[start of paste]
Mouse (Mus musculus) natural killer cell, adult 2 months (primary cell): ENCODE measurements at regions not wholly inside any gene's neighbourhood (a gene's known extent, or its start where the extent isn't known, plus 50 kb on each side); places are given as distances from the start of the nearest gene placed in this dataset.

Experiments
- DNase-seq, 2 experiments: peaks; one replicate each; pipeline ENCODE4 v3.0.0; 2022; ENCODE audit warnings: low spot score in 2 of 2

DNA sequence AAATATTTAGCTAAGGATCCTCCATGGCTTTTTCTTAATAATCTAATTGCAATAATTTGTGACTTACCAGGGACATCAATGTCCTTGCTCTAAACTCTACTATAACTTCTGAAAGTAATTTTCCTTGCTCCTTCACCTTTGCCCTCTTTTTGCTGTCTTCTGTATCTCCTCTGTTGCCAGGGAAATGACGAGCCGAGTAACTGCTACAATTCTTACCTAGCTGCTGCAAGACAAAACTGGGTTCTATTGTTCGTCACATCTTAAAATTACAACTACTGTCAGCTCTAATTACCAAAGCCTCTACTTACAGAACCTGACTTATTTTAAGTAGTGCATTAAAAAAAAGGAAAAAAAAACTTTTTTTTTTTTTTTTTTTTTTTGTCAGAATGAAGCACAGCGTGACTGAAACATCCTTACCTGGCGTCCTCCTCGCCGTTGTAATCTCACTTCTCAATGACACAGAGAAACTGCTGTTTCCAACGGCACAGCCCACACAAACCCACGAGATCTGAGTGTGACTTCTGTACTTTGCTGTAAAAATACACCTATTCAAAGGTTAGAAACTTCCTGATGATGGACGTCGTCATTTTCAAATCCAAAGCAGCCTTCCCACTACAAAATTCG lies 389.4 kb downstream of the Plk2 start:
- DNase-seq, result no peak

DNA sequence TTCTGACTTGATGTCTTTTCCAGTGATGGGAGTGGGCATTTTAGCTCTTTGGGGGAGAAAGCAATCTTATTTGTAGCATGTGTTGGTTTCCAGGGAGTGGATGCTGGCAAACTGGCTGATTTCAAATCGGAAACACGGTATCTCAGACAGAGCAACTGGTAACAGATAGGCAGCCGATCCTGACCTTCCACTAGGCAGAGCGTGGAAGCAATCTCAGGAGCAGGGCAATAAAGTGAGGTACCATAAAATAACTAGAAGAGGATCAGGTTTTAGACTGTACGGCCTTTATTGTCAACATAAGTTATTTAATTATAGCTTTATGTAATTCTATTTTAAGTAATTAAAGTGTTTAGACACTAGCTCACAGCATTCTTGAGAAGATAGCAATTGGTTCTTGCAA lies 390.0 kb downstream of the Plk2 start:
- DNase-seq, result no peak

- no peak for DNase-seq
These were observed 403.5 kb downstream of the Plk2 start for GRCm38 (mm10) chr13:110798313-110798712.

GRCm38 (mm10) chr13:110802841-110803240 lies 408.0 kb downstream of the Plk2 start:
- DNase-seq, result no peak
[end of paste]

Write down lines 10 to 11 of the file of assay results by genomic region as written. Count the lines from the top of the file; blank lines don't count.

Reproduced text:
GRCm38 (mm10) chr13:110802841-110803240 lies 408.0 kb downstream of the Plk2 start:
- DNase-seq, result no peak